• #23
    • May 8, 2018, at 10:29 AM PDT
    • Like
  24. Valiuth Member

    CarolJoy (View Comment):
    The leaders of both parties have no morality

    You do realize Trump is the leader of the Republicans right? How long are you going to pretend like he is not in charge of this circus, but just the victim of universal whims over which he has no control or input over. 

    ***

    I for one reject Trump as my guy. He isn’t. I don’t want him any more than I wanted Obama. And the constant attempt to lump me into this “we” is tiresome and irritating. I don’t feel any need to be kind or helpful to Trump or the Republicans any more than I need to be kind of helpful to the Democrats, who by the way never seem to have gotten the benefit of these kind and helpful considerations when they were in charge. Also, why should anyone give Trump these benefits when he clearly never gives them himself to anyone? 

     

    • #24
    • May 8, 2018, at 11:21 AM PDT
    • 1 like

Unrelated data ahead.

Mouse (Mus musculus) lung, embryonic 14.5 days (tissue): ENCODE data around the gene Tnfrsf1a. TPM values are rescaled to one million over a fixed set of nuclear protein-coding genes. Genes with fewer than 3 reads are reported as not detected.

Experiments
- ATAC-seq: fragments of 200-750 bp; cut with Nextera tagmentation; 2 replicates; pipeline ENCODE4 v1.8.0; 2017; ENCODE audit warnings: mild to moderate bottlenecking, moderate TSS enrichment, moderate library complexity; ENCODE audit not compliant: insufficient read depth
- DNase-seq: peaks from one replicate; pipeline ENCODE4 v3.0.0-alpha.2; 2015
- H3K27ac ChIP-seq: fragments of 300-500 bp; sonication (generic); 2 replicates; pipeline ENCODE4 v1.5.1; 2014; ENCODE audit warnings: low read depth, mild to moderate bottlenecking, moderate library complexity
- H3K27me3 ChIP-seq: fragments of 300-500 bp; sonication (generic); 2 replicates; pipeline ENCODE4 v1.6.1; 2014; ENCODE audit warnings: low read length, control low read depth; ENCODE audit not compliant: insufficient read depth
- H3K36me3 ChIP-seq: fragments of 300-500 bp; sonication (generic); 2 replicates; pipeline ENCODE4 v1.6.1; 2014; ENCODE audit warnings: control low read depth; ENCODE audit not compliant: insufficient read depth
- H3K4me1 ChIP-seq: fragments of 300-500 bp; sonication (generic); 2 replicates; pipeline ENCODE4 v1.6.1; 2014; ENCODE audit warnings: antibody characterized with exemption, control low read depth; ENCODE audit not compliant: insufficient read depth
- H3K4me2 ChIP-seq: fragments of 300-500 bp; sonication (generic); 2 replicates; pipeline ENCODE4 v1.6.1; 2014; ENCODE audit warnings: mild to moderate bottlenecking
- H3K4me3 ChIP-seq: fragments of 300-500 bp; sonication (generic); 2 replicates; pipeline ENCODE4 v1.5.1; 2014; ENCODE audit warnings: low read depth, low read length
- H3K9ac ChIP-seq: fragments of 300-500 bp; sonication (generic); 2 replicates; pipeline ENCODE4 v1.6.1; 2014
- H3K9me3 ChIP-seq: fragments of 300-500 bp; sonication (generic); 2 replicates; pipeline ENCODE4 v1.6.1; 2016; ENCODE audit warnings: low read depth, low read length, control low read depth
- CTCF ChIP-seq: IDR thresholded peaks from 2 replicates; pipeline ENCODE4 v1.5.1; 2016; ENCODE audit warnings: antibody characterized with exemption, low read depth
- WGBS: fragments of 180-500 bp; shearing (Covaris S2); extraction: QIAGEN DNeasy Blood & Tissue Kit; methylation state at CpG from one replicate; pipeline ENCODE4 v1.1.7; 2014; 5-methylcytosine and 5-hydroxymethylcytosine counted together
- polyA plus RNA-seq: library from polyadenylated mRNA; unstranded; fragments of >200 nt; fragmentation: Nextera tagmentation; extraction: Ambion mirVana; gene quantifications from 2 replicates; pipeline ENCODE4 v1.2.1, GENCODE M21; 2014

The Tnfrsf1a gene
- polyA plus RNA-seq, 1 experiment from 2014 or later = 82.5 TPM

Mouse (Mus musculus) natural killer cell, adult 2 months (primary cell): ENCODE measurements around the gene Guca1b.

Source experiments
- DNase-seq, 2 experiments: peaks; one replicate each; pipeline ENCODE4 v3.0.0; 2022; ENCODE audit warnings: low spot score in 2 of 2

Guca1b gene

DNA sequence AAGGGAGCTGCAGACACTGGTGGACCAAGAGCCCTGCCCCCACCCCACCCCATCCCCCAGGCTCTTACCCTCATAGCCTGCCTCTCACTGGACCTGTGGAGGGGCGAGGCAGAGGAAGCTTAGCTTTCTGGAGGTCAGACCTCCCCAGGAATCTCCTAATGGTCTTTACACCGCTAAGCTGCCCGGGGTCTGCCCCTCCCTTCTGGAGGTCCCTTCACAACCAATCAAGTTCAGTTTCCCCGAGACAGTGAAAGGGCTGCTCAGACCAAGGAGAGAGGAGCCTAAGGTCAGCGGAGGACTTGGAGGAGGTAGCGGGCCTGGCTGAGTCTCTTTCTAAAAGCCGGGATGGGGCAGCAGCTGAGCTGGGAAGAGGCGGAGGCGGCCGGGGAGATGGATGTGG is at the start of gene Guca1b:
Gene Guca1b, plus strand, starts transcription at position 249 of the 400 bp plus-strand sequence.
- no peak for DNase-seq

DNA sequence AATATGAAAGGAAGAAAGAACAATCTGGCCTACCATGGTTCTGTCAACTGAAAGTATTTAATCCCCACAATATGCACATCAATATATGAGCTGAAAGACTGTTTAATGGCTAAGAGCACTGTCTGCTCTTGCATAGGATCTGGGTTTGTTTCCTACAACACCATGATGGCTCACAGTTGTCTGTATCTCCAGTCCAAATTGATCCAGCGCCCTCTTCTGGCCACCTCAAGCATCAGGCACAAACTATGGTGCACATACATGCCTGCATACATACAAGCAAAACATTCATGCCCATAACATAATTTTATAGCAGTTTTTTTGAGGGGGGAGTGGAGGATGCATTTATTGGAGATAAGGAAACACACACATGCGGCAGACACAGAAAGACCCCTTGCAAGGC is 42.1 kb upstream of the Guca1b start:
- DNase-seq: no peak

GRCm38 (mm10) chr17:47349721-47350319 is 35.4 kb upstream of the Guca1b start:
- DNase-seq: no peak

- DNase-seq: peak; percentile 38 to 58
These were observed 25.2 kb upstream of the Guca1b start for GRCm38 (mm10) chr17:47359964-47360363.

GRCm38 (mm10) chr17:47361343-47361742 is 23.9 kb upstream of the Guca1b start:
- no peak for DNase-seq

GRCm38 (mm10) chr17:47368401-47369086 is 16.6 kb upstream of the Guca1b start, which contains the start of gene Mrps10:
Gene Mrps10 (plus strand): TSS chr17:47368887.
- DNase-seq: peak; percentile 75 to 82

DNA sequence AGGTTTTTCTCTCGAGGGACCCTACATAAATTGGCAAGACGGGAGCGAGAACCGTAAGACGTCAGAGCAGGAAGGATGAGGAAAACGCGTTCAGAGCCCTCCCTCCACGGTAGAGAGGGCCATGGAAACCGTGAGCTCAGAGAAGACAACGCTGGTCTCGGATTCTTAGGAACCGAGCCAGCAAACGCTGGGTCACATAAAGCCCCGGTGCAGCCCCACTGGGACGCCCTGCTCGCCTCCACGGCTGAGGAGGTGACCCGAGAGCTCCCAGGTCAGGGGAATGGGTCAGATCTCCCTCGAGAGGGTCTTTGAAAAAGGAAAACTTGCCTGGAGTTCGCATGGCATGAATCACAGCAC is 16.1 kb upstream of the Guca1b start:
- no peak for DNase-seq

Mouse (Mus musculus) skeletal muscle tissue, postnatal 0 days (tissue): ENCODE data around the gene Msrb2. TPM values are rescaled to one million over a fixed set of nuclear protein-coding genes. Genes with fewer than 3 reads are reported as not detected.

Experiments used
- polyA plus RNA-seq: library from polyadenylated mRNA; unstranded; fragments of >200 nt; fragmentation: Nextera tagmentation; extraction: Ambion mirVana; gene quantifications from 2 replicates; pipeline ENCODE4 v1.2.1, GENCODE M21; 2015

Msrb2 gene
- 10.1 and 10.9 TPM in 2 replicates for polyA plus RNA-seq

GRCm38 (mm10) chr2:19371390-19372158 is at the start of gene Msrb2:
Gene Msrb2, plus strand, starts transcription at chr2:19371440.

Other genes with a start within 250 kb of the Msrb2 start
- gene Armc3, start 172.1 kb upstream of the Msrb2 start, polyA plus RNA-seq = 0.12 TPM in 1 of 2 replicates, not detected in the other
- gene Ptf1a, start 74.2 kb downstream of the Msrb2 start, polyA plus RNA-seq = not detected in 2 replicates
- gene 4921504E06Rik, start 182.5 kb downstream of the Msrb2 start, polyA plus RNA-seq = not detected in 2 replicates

25. CarolJoy, Above Top Secret Coolidge

    Valiuth (View Comment):

    CarolJoy (View Comment):
    The leaders of both parties have no morality

    You do realize Trump is the leader of the Republicans right? How long are you going to pretend like he is not in charge of this circus, but just the victim of universal whims over which he has no control or input over.

    ***

    SNIP lump me into this “we” is tiresome… I don’t feel any need to be kind or helpful to Trump or the Republicans any more than I need to be kind of helpful to the Democrats, who by the way never seem to have gotten the benefit of these kind and helpful considerations when they were in charge. Also, why should anyone give Trump these benefits when he clearly never gives them himself to anyone?

     

    Here is a recent interaction Trump had. His response indicates why he is loved. (And this interaction is not one you will find in the media.)